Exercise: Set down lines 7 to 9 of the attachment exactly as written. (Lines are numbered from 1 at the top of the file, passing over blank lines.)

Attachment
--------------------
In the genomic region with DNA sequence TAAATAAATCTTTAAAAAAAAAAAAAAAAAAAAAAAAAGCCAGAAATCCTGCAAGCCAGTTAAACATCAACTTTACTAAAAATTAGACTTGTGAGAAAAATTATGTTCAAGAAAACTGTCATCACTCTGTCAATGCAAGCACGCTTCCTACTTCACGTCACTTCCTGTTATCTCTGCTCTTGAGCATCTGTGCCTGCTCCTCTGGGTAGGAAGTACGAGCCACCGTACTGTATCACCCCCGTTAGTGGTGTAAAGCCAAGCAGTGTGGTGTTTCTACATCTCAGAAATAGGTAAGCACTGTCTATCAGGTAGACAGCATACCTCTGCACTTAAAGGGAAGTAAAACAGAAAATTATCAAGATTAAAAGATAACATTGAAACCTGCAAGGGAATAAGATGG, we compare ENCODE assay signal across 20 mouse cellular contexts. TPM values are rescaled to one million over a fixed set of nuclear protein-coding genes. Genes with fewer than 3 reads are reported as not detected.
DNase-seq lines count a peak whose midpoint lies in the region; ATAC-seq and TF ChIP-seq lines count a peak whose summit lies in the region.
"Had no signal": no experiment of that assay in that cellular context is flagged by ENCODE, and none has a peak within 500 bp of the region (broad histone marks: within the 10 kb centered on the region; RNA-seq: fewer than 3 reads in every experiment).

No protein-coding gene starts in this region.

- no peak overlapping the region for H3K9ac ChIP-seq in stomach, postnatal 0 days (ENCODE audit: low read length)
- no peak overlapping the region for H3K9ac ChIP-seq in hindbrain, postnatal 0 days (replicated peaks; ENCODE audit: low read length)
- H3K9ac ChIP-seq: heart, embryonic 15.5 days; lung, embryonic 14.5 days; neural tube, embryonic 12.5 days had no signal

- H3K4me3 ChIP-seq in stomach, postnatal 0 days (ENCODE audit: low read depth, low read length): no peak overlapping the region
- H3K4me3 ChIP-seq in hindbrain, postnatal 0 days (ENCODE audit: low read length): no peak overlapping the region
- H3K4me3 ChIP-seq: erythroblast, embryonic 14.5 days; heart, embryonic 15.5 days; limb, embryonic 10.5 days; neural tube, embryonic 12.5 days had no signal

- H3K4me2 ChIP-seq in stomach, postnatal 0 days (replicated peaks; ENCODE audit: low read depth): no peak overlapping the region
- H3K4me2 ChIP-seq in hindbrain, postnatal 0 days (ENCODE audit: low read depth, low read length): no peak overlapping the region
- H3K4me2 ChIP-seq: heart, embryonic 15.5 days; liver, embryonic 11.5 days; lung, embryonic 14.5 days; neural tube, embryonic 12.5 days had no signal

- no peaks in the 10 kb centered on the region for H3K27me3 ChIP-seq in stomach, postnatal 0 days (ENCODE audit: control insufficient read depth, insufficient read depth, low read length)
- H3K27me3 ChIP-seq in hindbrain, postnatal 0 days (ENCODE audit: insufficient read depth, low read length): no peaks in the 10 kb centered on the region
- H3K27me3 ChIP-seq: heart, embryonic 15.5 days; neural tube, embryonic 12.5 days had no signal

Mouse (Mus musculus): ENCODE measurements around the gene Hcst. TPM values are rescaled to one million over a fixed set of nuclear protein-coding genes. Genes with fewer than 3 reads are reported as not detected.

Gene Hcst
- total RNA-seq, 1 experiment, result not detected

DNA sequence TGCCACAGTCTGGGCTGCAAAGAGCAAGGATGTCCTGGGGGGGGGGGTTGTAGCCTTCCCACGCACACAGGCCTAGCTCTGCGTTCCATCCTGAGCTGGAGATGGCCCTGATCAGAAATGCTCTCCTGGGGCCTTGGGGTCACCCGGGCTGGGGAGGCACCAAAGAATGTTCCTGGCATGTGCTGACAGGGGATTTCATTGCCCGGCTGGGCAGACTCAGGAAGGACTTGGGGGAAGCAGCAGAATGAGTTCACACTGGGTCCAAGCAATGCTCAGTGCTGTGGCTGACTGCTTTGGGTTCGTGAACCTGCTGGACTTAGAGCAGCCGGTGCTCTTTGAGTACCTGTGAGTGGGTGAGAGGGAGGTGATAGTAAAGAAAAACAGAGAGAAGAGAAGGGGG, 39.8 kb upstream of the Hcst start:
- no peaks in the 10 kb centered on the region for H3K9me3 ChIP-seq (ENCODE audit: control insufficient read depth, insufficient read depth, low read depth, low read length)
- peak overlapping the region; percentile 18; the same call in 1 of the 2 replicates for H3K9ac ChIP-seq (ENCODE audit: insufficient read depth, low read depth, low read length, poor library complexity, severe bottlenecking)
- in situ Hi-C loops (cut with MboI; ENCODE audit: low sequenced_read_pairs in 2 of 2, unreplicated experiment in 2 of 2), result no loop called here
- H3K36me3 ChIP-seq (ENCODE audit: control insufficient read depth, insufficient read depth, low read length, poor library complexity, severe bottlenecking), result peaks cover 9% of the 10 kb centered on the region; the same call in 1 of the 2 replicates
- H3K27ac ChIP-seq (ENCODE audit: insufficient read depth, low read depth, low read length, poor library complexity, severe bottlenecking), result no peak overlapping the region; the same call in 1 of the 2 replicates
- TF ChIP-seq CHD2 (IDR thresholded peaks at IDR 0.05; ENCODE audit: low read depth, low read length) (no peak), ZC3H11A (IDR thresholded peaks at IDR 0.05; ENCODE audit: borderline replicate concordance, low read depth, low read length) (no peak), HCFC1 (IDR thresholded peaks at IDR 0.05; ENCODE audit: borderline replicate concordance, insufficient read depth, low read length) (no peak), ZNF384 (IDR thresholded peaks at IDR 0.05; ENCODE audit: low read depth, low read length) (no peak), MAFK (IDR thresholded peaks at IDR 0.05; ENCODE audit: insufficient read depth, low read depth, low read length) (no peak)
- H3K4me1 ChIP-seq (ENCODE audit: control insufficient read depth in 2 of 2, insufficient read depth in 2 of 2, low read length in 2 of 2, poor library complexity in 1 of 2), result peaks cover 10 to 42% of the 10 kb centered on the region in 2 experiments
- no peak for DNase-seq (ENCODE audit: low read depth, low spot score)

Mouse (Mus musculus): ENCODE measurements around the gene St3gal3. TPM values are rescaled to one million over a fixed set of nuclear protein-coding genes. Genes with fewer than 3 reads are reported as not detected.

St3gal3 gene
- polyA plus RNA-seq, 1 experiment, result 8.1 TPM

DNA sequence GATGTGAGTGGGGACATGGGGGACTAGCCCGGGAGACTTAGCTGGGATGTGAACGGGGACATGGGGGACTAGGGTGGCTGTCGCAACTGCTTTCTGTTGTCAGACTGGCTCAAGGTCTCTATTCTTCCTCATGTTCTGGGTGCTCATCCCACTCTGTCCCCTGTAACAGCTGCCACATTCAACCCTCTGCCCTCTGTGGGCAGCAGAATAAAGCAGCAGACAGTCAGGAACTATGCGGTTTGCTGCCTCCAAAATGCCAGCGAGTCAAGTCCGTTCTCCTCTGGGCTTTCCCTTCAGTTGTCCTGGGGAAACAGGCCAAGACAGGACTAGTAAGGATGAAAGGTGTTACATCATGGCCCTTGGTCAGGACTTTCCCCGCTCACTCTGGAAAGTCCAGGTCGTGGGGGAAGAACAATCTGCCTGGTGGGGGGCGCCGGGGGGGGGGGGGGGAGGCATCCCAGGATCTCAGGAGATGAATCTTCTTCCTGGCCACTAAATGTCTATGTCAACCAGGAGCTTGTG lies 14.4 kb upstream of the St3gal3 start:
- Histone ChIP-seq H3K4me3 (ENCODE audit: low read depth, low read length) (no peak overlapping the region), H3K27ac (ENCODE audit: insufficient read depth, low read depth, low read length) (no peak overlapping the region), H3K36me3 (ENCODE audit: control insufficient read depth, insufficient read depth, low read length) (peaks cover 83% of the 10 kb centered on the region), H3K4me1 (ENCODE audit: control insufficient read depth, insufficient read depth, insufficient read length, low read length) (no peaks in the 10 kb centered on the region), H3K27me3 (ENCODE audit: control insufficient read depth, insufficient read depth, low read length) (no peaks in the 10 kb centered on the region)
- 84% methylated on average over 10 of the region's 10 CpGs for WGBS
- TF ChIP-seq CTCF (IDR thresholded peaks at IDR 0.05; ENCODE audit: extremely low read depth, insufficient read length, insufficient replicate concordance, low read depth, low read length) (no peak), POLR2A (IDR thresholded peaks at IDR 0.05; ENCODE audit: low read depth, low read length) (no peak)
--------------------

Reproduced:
- H3K9ac ChIP-seq: heart, embryonic 15.5 days; lung, embryonic 14.5 days; neural tube, embryonic 12.5 days had no signal

- H3K4me3 ChIP-seq in stomach, postnatal 0 days (ENCODE audit: low read depth, low read length): no peak overlapping the region
- H3K4me3 ChIP-seq in hindbrain, postnatal 0 days (ENCODE audit: low read length): no peak overlapping the region